Courtly Love in Romeo and juliet

Topics: Romeo and Juliet, Love, Juliet Capulet Pages: 4 (1715 words) Published: October 12, 2013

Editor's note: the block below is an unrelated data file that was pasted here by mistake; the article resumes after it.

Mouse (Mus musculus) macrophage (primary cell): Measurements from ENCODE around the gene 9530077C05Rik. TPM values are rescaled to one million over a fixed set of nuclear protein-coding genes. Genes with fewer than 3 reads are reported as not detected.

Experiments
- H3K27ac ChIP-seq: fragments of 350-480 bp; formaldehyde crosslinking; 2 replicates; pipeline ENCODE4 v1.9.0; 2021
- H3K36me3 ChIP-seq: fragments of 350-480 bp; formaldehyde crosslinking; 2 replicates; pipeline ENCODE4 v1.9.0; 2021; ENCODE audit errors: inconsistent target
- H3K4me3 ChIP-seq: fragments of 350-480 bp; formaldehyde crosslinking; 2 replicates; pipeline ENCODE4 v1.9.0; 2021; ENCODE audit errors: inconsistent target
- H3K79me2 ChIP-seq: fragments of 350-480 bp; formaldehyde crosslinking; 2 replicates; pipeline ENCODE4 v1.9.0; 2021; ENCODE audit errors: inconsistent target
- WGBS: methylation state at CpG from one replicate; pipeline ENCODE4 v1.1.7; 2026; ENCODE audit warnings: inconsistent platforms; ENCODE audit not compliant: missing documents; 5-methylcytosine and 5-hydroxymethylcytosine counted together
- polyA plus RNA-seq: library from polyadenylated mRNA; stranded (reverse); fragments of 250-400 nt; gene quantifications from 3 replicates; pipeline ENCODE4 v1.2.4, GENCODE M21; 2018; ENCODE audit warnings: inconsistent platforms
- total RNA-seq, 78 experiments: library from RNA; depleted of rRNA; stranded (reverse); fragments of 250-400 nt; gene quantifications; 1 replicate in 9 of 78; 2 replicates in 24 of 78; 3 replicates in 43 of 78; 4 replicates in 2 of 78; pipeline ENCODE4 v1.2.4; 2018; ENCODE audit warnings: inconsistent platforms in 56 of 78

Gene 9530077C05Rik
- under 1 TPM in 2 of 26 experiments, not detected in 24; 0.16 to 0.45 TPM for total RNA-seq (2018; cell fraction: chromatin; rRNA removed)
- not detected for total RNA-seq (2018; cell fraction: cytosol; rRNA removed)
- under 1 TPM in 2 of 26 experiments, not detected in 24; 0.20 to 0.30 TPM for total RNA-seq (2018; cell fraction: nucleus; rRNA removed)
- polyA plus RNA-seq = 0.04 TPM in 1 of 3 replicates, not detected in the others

How does Shakespeare show that Romeo’s love for Juliet is real? How do his words and actions differ from when he said he loved Rosaline? In Shakespeare’s play Romeo and Juliet, the introduction of Romeo to the audience is haunted by a melancholic mood. The scene is set in Verona where Romeo’s family is worried about him due to his rejection in love from a woman, Rosaline. However throughout the scenes studied, it seems that love is the primary driving force behind most of Romeo’s actions and words. In general, the theme of love and the course of it intertwine with the fate of the violent peacefulness of this tragedy. His determined desolation from his family stirs unease in his cousin, Benvolio. During the course of this tale, Romeo blooms to become a mature man, who has experienced the double edged blade of love itself. The characterisation of Romeo in the beginning of the play illustrates him as dejected and depressed boy due to his infatuation with Rosaline being rejected. In spite of this, his spoken words of ‘love’ for her, for example: ‘Alas, that Love, whose view is muffled still…’ demonstrates the conventional manner of love that this is. Romeo’s words clarify how he sprouts courtly love poetry, which is machinated and processed. A modern example would be the phrase: ‘roses are red, violets are blue…’ a common phrase which is predictable and an inferior imitation to real love. Courtly love poetry was often used in those days by men with social status to court woman; the purpose behind this courting was to flaunt their skills. Would it be fair to say that Romeo courts for Rosaline’s love because it is the fashion of the season? In Romeo’s first scene, Shakespeare litters the dialogue with negatives, as well as exaggerated words, such as: ‘sad hours seem long…Not having…short…Out of her favour…’ which displays the deep shallowness of his love for Rosaline. Not only Romeo’s word can suggest this, but on the contrary, so do his actions. For example in Act 1...
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